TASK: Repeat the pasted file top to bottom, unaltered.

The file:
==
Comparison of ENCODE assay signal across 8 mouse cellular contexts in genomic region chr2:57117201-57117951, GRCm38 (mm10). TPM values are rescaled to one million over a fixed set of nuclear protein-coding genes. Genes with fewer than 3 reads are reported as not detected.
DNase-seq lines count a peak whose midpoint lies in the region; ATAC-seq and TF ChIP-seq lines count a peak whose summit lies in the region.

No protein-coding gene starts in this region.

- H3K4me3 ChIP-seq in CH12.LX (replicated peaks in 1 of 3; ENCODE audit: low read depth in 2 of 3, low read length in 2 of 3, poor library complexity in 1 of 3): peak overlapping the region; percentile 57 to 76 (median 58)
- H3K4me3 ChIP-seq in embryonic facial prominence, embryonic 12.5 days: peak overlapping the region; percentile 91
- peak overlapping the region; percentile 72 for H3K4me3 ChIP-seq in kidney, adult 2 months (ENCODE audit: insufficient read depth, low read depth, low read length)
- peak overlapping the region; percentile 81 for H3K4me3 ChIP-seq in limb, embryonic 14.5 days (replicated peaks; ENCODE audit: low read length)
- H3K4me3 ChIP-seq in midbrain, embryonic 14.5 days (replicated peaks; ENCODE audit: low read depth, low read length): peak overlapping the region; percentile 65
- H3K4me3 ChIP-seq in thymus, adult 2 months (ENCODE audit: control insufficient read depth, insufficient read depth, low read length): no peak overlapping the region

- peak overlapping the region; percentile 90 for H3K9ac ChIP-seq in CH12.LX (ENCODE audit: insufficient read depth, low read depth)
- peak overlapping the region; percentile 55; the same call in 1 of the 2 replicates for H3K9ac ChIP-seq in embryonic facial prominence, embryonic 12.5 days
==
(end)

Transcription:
Comparison of ENCODE assay signal across 8 mouse cellular contexts in genomic region chr2:57117201-57117951, GRCm38 (mm10). TPM values are rescaled to one million over a fixed set of nuclear protein-coding genes. Genes with fewer than 3 reads are reported as not detected.
DNase-seq lines count a peak whose midpoint lies in the region; ATAC-seq and TF ChIP-seq lines count a peak whose summit lies in the region.

No protein-coding gene starts in this region.

- H3K4me3 ChIP-seq in CH12.LX (replicated peaks in 1 of 3; ENCODE audit: low read depth in 2 of 3, low read length in 2 of 3, poor library complexity in 1 of 3): peak overlapping the region; percentile 57 to 76 (median 58)
- H3K4me3 ChIP-seq in embryonic facial prominence, embryonic 12.5 days: peak overlapping the region; percentile 91
- peak overlapping the region; percentile 72 for H3K4me3 ChIP-seq in kidney, adult 2 months (ENCODE audit: insufficient read depth, low read depth, low read length)
- peak overlapping the region; percentile 81 for H3K4me3 ChIP-seq in limb, embryonic 14.5 days (replicated peaks; ENCODE audit: low read length)
- H3K4me3 ChIP-seq in midbrain, embryonic 14.5 days (replicated peaks; ENCODE audit: low read depth, low read length): peak overlapping the region; percentile 65
- H3K4me3 ChIP-seq in thymus, adult 2 months (ENCODE audit: control insufficient read depth, insufficient read depth, low read length): no peak overlapping the region

- peak overlapping the region; percentile 90 for H3K9ac ChIP-seq in CH12.LX (ENCODE audit: insufficient read depth, low read depth)
- peak overlapping the region; percentile 55; the same call in 1 of the 2 replicates for H3K9ac ChIP-seq in embryonic facial prominence, embryonic 12.5 days